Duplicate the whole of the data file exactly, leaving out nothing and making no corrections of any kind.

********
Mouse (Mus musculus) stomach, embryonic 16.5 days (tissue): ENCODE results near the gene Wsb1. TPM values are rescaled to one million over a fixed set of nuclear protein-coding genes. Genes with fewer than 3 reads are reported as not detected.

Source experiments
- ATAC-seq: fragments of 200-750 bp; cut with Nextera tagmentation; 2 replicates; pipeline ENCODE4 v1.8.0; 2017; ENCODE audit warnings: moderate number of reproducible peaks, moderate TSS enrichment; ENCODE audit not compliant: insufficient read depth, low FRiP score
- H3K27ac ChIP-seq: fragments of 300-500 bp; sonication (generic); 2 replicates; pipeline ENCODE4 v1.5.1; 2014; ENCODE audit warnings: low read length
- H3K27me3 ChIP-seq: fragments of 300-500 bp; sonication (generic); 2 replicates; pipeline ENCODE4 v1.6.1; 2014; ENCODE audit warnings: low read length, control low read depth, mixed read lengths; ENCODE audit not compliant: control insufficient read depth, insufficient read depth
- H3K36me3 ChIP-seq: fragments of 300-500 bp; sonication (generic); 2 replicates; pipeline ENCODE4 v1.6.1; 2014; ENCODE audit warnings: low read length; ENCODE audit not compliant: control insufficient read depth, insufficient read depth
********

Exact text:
Mouse (Mus musculus) stomach, embryonic 16.5 days (tissue): ENCODE results near the gene Wsb1. TPM values are rescaled to one million over a fixed set of nuclear protein-coding genes. Genes with fewer than 3 reads are reported as not detected.

Source experiments
- ATAC-seq: fragments of 200-750 bp; cut with Nextera tagmentation; 2 replicates; pipeline ENCODE4 v1.8.0; 2017; ENCODE audit warnings: moderate number of reproducible peaks, moderate TSS enrichment; ENCODE audit not compliant: insufficient read depth, low FRiP score
- H3K27ac ChIP-seq: fragments of 300-500 bp; sonication (generic); 2 replicates; pipeline ENCODE4 v1.5.1; 2014; ENCODE audit warnings: low read length
- H3K27me3 ChIP-seq: fragments of 300-500 bp; sonication (generic); 2 replicates; pipeline ENCODE4 v1.6.1; 2014; ENCODE audit warnings: low read length, control low read depth, mixed read lengths; ENCODE audit not compliant: control insufficient read depth, insufficient read depth
- H3K36me3 ChIP-seq: fragments of 300-500 bp; sonication (generic); 2 replicates; pipeline ENCODE4 v1.6.1; 2014; ENCODE audit warnings: low read length; ENCODE audit not compliant: control insufficient read depth, insufficient read depth